Health department must improve “trustworthiness” of seven day service data, Statistics Authority saysBMJ 2016; 355 doi: https://doi.org/10.1136/bmj.i6211 (Published 21 November 2016) Cite this as: BMJ 2016;355:i6211
The Department of Health for England should improve the “trustworthiness, quality, and value” of the data it produces on seven day services, the UK Statistics Authority has said.
The authority’s director general for regulation, Ed Humpherson, wrote to the health department on 1 November after receiving a query from a member of the public about a speech made by the health secretary, Jeremy Hunt, at the Conservative Party’s conference on 4 October.1
In his speech Hunt said that “just one in 20 hospitals” were meeting a target to have highly vulnerable patients checked by a consultant twice a day. He also said that patients in “just one in 10 hospitals” were being checked by a senior doctor within 14 hours of being admitted.
The member of the public asked the Statistics Authority to look into whether the statistics that Hunt quoted were correct. In response Humpherson wrote a letter to the health department about the issue. Humpherson wrote that, although the authority did not think that the statistics were incorrect, the question had raised an opportunity for the department to improve the way it used data.
“We wanted to bring this to your attention not because of the specific issues in themselves—we have been able to identify the source used by the Secretary of State, as you can see from the attached reply,” Humpherson wrote. “Instead, we wanted to highlight the opportunity for the Department to enhance the trustworthiness, quality and value of the statistics produced in this area.”
He said that the health department should “consider publishing statistics and data relating to NHS Trust standards in ways that comply more fully with the Code of Practice for Official Statistics.”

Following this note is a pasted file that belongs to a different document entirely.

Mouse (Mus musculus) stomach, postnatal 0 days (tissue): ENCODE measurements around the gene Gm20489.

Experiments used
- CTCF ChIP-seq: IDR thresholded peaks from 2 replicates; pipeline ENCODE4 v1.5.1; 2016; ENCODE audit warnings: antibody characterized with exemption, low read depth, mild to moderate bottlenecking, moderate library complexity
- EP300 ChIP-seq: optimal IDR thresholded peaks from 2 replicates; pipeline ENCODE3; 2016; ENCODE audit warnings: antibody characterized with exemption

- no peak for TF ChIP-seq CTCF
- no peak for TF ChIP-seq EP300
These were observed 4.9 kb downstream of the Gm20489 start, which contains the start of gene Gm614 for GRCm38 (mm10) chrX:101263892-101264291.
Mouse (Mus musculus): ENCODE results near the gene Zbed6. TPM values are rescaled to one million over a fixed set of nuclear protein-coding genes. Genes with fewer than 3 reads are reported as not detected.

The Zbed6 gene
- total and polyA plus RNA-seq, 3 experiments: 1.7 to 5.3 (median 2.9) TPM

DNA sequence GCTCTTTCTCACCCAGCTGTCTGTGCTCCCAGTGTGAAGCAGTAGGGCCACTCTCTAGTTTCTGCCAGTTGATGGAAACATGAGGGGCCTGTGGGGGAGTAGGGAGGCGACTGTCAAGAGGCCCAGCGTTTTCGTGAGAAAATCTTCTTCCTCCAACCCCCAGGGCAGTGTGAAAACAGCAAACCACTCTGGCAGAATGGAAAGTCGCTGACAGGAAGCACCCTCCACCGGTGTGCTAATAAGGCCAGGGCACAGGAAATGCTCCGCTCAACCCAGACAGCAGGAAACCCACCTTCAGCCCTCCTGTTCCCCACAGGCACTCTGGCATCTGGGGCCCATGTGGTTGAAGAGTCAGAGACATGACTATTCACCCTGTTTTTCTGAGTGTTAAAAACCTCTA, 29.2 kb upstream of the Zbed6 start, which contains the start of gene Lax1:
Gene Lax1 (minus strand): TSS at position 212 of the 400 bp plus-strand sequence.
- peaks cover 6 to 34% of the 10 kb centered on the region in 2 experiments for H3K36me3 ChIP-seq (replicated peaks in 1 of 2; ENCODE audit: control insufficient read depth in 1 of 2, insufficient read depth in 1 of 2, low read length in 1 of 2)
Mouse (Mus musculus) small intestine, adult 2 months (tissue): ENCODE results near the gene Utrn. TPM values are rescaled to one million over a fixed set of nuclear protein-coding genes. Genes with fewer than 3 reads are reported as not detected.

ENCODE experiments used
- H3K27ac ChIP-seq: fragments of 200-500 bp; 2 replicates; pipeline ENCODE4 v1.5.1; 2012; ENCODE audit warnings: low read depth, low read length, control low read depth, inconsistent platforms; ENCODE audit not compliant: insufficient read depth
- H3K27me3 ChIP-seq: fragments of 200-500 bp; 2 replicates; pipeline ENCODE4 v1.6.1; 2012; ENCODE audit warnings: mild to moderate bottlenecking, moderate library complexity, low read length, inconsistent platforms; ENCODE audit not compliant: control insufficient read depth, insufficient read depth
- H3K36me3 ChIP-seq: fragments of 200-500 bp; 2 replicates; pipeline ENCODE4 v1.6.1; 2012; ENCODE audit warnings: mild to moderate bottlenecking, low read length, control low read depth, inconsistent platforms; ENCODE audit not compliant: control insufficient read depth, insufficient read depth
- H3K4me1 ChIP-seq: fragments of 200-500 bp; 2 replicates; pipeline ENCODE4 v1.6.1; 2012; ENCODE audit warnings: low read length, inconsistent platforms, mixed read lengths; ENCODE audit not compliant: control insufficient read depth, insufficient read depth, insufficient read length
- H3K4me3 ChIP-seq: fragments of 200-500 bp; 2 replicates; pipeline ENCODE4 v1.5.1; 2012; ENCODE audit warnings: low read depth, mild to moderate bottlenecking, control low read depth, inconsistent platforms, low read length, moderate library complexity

He said that the health department should pay greater attention to ensuring that it could provide “a description of methods, including the approach to sampling; quality assurance; a balanced description of findings; frankness, in terms of setting out any limitations of the approach; and accessibility,” whenever it used data. The department should also, Humpherson said, make sure that the public could “access the aggregated statistics and underlying data easily.”
Humpherson said that the Statistics Authority was keen to support improvement in health and care statistics in England. “Adopting the principles of the Code [by the health department] would help ensure that users of information, including the Secretary of State, policy makers and the wider public, have access to comprehensive and useful information to support better decisions,” he wrote.
In his letter to the person who had raised the query about Hunt’s speech, Humpherson said that he thought that by complying with the Code of Practice for Official Statistics the department would “enhance the trustworthiness, quality, and public value of these statistics.”
He said, “This is especially important as it is clear that there is continuing public interest in the issue of 7-day services and the standards they must meet.”